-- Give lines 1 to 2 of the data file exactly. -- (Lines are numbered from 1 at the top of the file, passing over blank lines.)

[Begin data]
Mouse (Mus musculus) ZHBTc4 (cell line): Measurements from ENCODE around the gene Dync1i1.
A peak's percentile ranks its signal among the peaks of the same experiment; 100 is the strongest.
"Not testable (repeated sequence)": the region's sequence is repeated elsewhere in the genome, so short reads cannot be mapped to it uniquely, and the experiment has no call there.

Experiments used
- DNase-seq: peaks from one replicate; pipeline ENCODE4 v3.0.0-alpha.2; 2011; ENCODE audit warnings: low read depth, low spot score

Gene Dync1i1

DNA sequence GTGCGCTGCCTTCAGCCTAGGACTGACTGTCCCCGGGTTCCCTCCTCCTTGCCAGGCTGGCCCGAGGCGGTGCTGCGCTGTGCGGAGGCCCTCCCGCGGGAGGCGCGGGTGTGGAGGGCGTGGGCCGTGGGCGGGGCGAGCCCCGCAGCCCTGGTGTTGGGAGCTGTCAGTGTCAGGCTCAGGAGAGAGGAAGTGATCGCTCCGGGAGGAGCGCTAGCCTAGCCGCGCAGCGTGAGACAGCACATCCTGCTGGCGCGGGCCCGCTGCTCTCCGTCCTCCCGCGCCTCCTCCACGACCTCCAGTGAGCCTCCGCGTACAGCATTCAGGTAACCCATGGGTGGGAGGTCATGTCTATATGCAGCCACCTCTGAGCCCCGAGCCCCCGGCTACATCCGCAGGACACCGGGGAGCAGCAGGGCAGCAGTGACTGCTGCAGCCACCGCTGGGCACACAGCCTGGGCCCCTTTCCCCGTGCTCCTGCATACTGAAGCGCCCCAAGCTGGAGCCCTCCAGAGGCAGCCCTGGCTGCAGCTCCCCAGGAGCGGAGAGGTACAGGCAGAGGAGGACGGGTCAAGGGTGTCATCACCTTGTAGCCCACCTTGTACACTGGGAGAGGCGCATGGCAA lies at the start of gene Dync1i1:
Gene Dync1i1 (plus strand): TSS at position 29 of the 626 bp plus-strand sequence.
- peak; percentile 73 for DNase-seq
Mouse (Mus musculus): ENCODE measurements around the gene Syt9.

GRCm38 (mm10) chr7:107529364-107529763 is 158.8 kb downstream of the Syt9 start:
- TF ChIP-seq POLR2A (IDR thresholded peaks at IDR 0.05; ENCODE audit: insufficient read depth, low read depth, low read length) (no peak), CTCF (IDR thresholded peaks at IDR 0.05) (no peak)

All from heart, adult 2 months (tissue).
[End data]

Mouse (Mus musculus) ZHBTc4 (cell line): Measurements from ENCODE around the gene Dync1i1.
A peak's percentile ranks its signal among the peaks of the same experiment; 100 is the strongest.